My most recent project concerns neutrons. Specifically their generation. The project is to build an αBe , or alpha-beryllium source. These sources were first developed by Chadwick for his discovery of the neutron. They work by striking a beryllium nucleus with an alpha particle, which it absorbs. This forms an atom of carbon-12 and a fast neutron. About 30 neutrons are produced for every million alpha particles.
9 Be + 4 He → 12 C + n
4 2 6
Sorry for the strange way the equation is typed, as I can’t find how to do subscript or superscript on this.
Speaking in more practical terms, the source would consist of a lead puck with the alpha emitter imbedded in a small hole on it’s surface. Over the hole a thin piece of beryllium would be placed. Most of the other radiation emitted from the sample would make it through the beryllium, and some alpha might, so this is in no way a pure beam of neutrons. My lead block is approximately 5cm high and 2cm wide, cast from lead roofing sheets in a wooden mould. The beryllium is a 99.9 % pure sputtering target, in the form of a small disk, about 1cm wide and 1.5mm thick.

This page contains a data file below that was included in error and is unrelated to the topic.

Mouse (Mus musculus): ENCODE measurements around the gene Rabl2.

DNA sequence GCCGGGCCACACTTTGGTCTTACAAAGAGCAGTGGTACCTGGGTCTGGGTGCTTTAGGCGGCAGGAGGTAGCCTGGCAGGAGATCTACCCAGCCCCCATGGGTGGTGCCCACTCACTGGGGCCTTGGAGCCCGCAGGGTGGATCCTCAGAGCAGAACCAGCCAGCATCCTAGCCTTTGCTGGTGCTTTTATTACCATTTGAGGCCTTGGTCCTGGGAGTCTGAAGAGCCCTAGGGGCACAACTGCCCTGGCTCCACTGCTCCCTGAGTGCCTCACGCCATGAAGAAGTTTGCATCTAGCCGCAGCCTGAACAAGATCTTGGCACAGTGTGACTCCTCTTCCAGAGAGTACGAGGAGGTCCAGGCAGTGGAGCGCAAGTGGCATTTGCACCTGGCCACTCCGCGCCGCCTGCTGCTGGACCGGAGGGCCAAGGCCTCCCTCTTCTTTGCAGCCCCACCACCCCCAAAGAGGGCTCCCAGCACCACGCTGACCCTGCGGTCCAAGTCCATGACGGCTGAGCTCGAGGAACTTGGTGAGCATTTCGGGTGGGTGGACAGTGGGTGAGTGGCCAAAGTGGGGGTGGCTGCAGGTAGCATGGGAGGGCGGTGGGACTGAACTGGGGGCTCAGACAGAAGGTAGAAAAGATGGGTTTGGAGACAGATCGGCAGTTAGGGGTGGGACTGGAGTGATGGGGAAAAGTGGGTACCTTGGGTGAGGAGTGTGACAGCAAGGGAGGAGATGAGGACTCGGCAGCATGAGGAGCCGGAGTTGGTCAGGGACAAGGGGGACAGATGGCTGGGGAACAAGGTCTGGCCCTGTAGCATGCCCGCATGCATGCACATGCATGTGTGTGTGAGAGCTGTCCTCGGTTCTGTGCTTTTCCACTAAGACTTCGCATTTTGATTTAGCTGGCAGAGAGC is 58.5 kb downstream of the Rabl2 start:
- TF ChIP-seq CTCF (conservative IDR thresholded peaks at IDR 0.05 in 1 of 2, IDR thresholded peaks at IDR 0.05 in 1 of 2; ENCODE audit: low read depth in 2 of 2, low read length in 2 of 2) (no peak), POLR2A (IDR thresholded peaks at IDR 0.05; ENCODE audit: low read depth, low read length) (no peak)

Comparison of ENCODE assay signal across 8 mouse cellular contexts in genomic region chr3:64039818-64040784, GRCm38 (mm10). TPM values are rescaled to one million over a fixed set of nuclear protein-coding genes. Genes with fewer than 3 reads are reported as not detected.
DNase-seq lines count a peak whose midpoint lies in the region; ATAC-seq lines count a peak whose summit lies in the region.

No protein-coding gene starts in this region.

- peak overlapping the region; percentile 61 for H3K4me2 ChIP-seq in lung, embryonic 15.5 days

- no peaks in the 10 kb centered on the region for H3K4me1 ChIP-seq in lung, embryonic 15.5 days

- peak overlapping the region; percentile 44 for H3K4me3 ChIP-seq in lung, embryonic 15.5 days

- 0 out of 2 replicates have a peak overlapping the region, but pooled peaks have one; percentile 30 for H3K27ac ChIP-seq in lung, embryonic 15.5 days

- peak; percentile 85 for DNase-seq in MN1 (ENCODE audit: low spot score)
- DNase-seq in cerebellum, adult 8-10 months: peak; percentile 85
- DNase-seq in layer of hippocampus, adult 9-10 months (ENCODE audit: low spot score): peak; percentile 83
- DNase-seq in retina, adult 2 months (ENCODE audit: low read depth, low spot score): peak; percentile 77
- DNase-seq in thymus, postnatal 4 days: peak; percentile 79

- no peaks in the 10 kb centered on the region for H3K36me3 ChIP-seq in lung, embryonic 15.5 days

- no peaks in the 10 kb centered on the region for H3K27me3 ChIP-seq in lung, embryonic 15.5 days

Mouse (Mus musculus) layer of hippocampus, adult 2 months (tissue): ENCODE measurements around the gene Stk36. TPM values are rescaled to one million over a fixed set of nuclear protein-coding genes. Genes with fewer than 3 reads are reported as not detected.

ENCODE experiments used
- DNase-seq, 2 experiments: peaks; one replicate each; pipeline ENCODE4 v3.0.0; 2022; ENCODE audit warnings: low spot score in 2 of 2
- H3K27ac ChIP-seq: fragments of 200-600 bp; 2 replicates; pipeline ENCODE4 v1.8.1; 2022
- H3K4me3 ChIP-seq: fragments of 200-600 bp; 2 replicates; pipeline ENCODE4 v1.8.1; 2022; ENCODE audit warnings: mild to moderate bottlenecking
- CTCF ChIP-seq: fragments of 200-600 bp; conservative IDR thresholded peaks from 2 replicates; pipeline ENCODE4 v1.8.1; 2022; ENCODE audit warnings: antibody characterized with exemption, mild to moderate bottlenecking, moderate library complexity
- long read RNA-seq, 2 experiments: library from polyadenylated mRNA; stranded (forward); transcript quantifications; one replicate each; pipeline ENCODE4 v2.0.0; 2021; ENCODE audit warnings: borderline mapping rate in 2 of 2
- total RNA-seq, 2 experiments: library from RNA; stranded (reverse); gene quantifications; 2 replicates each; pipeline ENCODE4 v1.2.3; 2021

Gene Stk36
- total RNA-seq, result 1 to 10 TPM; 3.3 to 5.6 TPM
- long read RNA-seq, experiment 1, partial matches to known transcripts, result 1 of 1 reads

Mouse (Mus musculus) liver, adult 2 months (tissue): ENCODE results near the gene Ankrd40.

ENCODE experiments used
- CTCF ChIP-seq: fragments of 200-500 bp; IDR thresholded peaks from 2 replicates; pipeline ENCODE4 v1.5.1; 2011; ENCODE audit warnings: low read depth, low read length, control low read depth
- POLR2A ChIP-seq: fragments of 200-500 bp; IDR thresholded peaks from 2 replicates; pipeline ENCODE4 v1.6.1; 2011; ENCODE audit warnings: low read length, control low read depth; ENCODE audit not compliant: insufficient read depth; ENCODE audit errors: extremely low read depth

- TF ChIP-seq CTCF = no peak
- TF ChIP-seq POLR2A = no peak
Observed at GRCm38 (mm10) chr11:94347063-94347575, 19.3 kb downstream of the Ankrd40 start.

Beryllium is an interesting element, as it is the second lightest metal on the periodic table. Apparently beryllium has a sweet taste ( which is unfortunate because it is extremely toxic). One scientist who noted this was Robert Bunsen, or burner and spectroscope fame. One day, as worked with a small amount of beryllium compound, a fly was attracted by it’s sweetness. The fly flew over and promptly ate the precious sample. Bunsen chased the fly until he caught it, killed it, and burned it to ashes. From the ashes of the fly he obtained his beryllium back. Beryllium is transparent to X-rays, leading to it’s use in X-ray windows. It is also a good neutron reflector.
More in instalment two.